This article also appears on our Italian Journal page.
There was the time my friend Lena and I went to Siena. We walked all over that beautiful city, tracing the circular patterns of its narrow stone streets for hours. We marveled over how we were doing this in Italian shoes purchased only the day before...and neither one of us wearing socks. My shoes were medium heeled, black suede, square toe, adorned with silver and black metal shapes across the upper. Hers were low heeled, black suede loafers that were crafted so stylishly they made you forget that penny loafers ever existed. After hours of walking on stone surfaces, our feet still felt like they were encased in clouds. No blisters, bleeding or painful stepping. This, we decided, is why Italian women are always wearing beautiful shoes no matter what they're doing. Because they can. Because they are always comfortable. They have no reason to reach for shlubby sneakers ever. (Just to clarify, this was the mid 1990's, well before the stylish sneakers we now enjoy were available. But even now, the Italian ones look and feel better). This theory was reinforced later in the trip when we drove past an elderly, rather stout Italian woman walking up a hill in a pair of black pumps with narry a trace of discomfort on her serene face. This woman was walking up a hill in heels, and she was happy about it. Surely Italian shoemaking secrets can help bring about world peace.
But back to Siena. At this point, we had finished a wonderful dinner in one of the restaurants in il campo, the main piazza. We were trying to find our way back to the parking garage to get our car. I say "trying" because it wasn't easy. As I mentioned earlier, the streets of Siena are built in a kind of circular fashion. This leads to all kinds of interesting paths, whether you're trying to make sense out of a street sign or the directions a kind soul has just given you in rapid fire Italian, complete with at least 3 options to get to your destination. To give you an idea of what we were up against with the street signs, at one point we raised our weary eyes to a big sign screaming "Parking Garage" (Yes! in English!). We thought we were saved; all we had to do was follow the arrow. Make that 2 arrows. Each pointing in an opposite direction. Oh, the joys of circles.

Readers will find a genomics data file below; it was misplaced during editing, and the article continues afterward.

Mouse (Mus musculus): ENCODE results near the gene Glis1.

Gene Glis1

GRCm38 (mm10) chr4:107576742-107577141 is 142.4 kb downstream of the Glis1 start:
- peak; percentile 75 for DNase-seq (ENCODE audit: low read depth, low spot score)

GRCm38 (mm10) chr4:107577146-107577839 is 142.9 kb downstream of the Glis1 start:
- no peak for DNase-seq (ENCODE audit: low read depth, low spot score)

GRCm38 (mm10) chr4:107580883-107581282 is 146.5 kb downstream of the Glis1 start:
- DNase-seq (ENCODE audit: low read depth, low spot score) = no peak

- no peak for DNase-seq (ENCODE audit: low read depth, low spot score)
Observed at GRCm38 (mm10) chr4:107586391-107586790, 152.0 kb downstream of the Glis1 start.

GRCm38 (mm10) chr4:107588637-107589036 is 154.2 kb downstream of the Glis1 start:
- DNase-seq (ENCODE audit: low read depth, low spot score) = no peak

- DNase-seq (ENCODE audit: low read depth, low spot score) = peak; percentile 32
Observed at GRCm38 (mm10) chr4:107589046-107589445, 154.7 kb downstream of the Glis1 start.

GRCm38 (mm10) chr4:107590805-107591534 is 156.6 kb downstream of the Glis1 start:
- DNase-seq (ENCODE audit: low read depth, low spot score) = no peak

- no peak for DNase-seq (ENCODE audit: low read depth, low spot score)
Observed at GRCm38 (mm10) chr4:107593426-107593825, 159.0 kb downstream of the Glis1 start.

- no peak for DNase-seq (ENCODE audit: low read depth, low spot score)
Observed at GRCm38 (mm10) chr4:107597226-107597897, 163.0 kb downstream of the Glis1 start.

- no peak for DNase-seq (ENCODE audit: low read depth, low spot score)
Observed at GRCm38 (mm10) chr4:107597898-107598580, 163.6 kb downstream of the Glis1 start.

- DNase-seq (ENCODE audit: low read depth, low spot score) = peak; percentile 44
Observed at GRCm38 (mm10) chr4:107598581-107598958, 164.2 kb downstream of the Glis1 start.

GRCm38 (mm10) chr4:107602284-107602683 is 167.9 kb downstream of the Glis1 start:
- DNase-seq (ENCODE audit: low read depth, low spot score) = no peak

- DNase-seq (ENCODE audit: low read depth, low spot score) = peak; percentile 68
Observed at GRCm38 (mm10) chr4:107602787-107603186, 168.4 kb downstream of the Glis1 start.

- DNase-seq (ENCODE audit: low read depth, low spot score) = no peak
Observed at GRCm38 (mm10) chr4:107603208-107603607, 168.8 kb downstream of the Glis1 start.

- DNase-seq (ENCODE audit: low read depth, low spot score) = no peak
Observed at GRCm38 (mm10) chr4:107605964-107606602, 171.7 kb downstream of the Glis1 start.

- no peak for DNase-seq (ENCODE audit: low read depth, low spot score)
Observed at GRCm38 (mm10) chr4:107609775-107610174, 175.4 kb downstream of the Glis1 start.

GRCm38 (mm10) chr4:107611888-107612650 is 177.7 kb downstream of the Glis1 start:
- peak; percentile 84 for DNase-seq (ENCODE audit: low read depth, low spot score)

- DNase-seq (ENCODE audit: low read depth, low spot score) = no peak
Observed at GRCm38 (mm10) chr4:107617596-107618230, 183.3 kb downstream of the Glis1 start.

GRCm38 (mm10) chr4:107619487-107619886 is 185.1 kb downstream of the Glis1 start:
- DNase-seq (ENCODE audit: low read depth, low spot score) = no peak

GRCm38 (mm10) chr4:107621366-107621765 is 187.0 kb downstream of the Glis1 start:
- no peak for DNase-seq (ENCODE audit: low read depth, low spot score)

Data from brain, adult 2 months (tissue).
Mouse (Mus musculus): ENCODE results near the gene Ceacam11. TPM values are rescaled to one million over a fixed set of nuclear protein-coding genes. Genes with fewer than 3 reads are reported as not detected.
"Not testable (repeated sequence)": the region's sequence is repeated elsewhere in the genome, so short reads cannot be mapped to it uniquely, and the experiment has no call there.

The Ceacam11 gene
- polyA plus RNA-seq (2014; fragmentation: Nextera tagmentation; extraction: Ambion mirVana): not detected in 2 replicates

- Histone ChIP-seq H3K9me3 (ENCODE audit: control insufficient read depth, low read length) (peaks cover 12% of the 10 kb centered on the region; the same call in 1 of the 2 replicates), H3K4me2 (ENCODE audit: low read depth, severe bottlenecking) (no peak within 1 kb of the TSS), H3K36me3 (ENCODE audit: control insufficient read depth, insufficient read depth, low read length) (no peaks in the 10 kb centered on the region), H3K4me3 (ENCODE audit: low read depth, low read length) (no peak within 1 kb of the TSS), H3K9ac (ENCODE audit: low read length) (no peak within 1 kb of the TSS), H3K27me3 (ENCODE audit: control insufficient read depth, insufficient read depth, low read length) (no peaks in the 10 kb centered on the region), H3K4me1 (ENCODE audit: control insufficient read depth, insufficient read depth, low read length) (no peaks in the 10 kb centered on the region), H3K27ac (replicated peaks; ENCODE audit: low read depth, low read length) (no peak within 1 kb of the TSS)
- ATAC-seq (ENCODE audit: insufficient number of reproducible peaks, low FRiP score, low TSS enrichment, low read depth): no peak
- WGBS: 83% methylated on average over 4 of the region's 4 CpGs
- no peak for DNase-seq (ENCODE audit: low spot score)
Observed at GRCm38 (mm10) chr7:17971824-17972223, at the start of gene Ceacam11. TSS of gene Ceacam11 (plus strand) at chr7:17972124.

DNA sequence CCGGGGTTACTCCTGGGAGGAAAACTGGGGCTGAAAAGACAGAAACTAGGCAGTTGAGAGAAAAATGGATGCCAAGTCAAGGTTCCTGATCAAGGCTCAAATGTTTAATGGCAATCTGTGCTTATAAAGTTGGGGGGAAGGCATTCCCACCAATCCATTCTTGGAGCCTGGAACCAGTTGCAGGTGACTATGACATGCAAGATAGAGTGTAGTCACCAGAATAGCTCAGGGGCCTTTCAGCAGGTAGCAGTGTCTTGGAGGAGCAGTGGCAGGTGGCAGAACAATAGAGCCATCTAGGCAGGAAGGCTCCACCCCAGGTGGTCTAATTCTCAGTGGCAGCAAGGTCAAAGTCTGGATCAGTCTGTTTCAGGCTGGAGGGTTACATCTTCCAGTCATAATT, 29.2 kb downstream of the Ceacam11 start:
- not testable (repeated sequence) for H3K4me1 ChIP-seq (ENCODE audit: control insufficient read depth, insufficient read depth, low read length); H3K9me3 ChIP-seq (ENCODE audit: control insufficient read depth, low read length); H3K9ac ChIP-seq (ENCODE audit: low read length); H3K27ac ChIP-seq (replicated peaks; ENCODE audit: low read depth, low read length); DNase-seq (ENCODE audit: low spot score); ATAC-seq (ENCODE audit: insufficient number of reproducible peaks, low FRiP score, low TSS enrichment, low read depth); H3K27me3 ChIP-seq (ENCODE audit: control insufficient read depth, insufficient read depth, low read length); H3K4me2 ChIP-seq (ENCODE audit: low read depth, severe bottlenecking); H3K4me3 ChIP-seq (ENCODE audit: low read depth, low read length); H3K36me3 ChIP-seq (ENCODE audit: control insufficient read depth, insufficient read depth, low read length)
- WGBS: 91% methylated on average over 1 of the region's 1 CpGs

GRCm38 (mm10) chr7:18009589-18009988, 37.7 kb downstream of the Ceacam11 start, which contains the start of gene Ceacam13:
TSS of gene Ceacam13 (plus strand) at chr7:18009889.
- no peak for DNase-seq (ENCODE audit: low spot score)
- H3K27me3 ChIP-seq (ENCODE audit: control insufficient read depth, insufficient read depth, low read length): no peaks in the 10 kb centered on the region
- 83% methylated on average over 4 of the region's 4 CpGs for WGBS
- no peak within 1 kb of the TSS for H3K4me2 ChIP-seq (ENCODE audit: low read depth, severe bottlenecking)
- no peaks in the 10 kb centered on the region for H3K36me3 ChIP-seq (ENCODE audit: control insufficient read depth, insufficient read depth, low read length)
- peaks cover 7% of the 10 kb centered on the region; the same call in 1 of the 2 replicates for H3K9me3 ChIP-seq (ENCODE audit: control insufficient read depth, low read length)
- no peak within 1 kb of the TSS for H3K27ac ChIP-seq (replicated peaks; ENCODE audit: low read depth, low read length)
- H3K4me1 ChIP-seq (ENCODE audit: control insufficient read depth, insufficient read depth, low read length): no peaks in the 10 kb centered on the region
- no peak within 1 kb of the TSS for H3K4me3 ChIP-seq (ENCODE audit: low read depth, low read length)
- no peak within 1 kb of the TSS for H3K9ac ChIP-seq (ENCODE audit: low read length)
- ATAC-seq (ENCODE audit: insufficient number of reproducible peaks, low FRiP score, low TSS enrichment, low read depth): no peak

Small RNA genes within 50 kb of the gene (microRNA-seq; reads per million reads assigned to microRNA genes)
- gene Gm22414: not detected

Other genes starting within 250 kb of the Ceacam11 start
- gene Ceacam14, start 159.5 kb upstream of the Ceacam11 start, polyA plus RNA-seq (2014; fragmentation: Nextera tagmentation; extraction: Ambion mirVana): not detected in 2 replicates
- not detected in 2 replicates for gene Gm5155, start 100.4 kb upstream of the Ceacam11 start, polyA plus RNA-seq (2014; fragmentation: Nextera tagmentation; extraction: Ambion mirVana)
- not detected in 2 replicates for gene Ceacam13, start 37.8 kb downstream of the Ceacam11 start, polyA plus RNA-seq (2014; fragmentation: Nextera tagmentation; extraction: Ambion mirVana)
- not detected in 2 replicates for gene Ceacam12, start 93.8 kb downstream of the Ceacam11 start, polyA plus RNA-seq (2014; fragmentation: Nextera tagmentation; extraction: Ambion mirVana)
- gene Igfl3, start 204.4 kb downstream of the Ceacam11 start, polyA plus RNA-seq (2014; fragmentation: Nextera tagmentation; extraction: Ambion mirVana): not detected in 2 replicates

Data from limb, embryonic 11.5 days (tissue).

By this time, the streets were dark and the stores were closed. Most of them had metal grates pulled across the windows so we couldn't see what they were selling. We kept walking and asking and reading and yawning and sitting. It was during one of these sit-downs that we read the sign over the store next to us that read "Morbidi". (Please keep in mind that this was only our first or second trip to Italy, so we knew very little Italian between us. I was still making the rookie mistake of thinking that if an Italian word sounded like an English word, it must mean the same thing). Morbidi? Morbid? What kind of a store is that? What on earth are they selling? Caskets? Cemetary supplies? Ewwww.
The following day we got ourselves an Italian-English dictionary because we had to figure out what that store was selling. We found morbido, the singular version of morbidi. It means "tender, soft". The store was probably selling lingerie, jewelry or any number of adorable things. Not caskets. We looked at each other in horror and then burst out laughing. We spent many happy hours since then singing "Love Me Morbidi" to the tune of "Love Me Tender". So it wasn't a total loss.
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